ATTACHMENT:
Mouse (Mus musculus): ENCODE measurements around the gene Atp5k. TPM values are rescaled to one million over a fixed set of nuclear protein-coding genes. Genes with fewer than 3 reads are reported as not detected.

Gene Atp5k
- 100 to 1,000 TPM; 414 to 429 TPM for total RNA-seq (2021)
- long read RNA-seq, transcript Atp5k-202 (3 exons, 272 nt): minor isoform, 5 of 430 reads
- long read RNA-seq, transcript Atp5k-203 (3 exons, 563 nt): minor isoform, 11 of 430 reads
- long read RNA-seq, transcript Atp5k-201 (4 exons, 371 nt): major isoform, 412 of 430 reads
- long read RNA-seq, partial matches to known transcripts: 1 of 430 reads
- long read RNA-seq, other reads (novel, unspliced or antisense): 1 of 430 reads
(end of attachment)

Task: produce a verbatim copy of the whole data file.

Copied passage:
Mouse (Mus musculus): ENCODE measurements around the gene Atp5k. TPM values are rescaled to one million over a fixed set of nuclear protein-coding genes. Genes with fewer than 3 reads are reported as not detected.

Gene Atp5k
- 100 to 1,000 TPM; 414 to 429 TPM for total RNA-seq (2021)
- long read RNA-seq, transcript Atp5k-202 (3 exons, 272 nt): minor isoform, 5 of 430 reads
- long read RNA-seq, transcript Atp5k-203 (3 exons, 563 nt): minor isoform, 11 of 430 reads
- long read RNA-seq, transcript Atp5k-201 (4 exons, 371 nt): major isoform, 412 of 430 reads
- long read RNA-seq, partial matches to known transcripts: 1 of 430 reads
- long read RNA-seq, other reads (novel, unspliced or antisense): 1 of 430 reads